In Where I’m Reading From, Tim Parks chips away at some of literature’s loftier assumptions, including those regarding globalization, translation, writing professionally, and much more. I found plenty to disagree with, but Parks’s clear and welcoming approach makes the experience more akin to being a part of a dialog than reading a screed. And, oddly, in questioning literature’s function, Parks managed to rekindle my interest in reading fiction. Novels don’t change the world, he says, and that’s okay–the enjoyment derived from the experience of writing and reading them is sufficient reason to be glad they exist. It’s been a long time since I read literary criticism with such gusto. How refreshing.
A smart, eloquent, and deeply personal memoir, Hold Still’s prose is ornate in a manner befitting the fecund, gnarled landscape of the American South, which serves not merely as the setting but as a primary force in Sally Mann’s life. Utterly blunt, Mann thankfully doesn’t balk at addressing life’s complexities head on, though every confession and insight seems to inspire a whole new set of quandaries. It’s a text that’s at once revealing and opaque, a tension Mann seems to revel in–especially within her art–and despite her poise and intellectual rigor, Hold Still is quite messy in places. It regularly left me conflicted and unsettled, and the process of sorting out my responses–to Mann’s art, decisions, ideas, etc.–was an engaging, rigorous, and gratifying experience.
To my mind, The Legacy of Conquest is the single best volume on Western history, albeit I’m no historian but, rather, a mere kid from Colorado. It’s just such an engaging and succinct text, chock full of ideas that, at the time of writing in the 1980s, were groundbreaking and often controversial. A number of them still are, though, as proof of Patricia Nelson Limerick’s prowess and conviction, many have become far more commonplace in discussions of Western policy, history, and ways of life. For instance:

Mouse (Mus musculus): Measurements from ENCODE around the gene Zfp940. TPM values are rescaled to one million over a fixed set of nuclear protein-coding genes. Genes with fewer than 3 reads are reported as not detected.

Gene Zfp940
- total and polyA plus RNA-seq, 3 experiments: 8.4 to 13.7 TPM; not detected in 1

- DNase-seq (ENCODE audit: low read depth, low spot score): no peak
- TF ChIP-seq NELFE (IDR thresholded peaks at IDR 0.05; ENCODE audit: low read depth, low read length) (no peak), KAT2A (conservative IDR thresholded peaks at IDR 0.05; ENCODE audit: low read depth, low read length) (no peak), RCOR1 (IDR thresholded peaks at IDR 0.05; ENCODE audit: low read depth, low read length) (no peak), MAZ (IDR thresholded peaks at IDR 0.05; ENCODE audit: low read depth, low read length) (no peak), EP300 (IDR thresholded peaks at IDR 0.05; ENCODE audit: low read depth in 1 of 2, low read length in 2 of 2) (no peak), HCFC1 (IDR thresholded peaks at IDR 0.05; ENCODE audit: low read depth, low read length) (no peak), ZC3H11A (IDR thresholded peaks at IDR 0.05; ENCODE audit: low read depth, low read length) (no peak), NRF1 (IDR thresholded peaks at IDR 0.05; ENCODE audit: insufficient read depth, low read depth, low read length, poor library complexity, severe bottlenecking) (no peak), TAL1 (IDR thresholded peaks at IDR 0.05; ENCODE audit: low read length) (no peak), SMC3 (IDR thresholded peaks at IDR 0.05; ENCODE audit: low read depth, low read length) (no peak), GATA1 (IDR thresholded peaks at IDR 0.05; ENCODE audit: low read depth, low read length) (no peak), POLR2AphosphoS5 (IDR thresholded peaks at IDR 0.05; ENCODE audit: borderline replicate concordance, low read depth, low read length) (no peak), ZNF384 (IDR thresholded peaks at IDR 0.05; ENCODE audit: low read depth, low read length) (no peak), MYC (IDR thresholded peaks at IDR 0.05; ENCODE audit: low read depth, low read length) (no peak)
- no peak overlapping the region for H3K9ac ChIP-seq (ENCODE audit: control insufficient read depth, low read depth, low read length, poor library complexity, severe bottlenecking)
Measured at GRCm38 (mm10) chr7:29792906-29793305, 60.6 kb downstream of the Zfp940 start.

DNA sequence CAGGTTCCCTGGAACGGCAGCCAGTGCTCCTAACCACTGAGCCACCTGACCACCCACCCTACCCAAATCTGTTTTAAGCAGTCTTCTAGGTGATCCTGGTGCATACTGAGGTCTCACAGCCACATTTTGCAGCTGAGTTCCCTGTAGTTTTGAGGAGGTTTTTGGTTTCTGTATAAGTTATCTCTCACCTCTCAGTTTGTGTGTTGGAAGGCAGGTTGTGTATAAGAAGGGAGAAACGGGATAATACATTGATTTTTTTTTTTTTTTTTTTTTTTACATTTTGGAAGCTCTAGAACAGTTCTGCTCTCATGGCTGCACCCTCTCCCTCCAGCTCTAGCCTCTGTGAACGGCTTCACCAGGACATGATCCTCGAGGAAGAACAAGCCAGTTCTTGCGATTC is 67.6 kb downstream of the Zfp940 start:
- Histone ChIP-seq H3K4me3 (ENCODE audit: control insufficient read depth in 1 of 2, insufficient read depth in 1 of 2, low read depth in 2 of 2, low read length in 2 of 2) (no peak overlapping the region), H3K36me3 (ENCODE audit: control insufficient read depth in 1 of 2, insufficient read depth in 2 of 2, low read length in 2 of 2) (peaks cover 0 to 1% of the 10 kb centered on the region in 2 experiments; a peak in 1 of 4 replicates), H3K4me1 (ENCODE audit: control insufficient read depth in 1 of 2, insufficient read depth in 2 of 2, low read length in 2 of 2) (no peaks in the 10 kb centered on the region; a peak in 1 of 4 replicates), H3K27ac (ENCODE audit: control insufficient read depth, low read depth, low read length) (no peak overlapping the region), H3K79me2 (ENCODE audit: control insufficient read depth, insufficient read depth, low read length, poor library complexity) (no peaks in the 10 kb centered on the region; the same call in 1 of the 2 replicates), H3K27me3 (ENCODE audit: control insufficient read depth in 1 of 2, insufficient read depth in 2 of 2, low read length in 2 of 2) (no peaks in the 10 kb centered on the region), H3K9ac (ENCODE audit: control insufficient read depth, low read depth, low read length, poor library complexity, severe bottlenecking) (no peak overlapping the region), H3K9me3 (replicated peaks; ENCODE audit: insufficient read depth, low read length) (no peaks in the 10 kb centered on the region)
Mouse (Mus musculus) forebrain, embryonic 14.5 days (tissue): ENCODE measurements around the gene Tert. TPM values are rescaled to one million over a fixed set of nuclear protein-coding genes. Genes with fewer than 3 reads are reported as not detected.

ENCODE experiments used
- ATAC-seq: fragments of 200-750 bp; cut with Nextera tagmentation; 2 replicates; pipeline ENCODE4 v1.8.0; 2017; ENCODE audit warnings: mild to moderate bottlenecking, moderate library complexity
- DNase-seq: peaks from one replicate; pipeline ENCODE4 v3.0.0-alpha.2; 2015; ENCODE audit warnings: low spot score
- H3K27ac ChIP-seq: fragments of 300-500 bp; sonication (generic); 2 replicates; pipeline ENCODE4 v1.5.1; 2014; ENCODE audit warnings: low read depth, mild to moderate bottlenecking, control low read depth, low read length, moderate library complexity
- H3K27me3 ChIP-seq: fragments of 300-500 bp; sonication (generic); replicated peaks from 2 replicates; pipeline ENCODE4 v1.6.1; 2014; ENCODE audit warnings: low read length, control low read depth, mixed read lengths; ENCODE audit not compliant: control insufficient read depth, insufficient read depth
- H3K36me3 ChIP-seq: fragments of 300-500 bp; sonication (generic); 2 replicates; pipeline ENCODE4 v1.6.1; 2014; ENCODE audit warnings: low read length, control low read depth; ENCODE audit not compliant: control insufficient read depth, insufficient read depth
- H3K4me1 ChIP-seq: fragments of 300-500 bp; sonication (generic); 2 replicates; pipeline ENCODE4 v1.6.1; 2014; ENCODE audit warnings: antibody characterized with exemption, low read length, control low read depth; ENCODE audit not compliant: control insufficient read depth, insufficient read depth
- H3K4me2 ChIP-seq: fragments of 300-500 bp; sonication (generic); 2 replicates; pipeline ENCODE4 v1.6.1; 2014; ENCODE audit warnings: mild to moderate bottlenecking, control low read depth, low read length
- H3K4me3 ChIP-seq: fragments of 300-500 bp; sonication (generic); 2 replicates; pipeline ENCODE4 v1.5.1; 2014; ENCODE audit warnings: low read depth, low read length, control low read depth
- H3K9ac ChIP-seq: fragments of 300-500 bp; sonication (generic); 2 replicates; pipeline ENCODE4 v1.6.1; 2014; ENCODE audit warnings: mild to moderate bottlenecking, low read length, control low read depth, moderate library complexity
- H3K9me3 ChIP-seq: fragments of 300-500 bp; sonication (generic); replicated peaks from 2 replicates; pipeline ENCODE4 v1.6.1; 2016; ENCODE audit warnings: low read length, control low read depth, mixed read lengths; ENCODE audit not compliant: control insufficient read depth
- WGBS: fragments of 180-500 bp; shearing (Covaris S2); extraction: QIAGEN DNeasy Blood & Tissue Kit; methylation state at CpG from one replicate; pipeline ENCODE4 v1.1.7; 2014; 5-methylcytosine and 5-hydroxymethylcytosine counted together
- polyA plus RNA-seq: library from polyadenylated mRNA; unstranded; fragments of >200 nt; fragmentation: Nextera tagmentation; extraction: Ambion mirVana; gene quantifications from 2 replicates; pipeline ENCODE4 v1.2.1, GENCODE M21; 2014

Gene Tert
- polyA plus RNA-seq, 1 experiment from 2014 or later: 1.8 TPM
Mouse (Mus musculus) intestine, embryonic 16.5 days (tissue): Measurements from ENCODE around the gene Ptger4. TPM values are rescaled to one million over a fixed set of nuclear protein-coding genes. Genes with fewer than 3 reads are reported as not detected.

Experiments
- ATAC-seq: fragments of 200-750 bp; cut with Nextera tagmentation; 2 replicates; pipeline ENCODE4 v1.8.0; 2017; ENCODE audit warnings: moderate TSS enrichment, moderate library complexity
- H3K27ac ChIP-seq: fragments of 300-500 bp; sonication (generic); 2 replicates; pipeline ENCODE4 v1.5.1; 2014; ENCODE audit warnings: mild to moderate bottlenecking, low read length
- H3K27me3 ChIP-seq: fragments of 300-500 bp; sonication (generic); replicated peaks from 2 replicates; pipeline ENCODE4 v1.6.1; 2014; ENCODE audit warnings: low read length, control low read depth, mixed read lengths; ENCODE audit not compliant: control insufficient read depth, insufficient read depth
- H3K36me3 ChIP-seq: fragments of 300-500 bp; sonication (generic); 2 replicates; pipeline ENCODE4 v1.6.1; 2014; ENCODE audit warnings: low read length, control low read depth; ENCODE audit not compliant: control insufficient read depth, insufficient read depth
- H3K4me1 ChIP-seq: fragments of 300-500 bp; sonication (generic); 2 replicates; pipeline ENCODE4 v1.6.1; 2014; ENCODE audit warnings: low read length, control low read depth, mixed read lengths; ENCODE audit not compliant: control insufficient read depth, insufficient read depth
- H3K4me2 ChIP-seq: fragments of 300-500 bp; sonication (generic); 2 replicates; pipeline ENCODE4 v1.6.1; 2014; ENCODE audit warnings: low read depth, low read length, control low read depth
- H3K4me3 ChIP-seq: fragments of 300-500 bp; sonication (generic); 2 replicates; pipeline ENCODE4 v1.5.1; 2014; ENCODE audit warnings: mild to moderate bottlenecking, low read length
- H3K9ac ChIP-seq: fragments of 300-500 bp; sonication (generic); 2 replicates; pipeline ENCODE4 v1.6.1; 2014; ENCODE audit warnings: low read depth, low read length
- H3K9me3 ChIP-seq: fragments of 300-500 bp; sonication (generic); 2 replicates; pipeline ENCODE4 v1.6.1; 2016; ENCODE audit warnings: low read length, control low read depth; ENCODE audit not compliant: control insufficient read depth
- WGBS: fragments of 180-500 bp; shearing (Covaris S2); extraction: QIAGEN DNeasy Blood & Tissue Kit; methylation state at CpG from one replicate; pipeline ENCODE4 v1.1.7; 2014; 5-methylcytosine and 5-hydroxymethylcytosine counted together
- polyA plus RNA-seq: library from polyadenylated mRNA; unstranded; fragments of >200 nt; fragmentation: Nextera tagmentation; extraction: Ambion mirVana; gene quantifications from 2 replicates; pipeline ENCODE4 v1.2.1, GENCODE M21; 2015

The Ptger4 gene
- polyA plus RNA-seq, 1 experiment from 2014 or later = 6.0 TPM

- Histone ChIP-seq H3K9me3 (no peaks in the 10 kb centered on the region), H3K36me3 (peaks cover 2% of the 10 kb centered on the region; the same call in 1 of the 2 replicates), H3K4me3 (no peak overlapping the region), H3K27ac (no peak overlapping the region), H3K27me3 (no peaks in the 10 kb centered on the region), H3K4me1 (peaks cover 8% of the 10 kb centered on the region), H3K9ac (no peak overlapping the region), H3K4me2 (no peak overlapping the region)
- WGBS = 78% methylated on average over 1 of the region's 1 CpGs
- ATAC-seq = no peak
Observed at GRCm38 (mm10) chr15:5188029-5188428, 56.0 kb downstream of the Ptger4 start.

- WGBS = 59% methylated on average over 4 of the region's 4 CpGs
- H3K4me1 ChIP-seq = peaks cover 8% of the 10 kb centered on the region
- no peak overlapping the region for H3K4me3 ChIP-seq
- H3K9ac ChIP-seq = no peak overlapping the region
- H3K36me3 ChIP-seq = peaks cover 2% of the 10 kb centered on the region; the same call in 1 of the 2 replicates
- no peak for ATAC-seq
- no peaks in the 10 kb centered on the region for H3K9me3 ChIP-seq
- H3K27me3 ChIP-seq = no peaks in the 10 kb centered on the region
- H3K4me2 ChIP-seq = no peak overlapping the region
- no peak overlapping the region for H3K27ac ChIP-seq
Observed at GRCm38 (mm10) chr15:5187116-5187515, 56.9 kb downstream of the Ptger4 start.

That’s a pretty impressive array of ideas, all of which bolster Limerick’s central thesis that, far from being a long lost, nostalgia-inducing era, the nineteenth-century West is, in many ways, very much alive in the present. Which is not to say that Limerick always gets it right, nor have many of her insights lead to tangible resolutions in the decades since The Legacy of Conquest was written. Sadly, as the West continues to grow, many of these issues continue to give rise to a strange mixture of denial and stubbornness which, in turn, often leads to more conflicts and more exploitative policies and ways of life.
Limerick, I suspect, would be the first to concede this. History, she tells us, is never resolved, nor should it be. It’s is a dialog, one that circles back on itself in light of new discoveries and modes of thought, always being reworked and, ideally, calibrated with each new generation of historians, readers, lawmakers, and Westerners. And the work is never done.
“The clashes and conflicts of Western history will always leave the serious individual emotionally and intellectually unsettled. In the nineteenth-century West, speaking out for the human dignity of all parties to the conflicts took considerable nerve. It still does.” (p. 221)
Jane Jacobs’s four recommendations for successful neighborhoods (p. 124):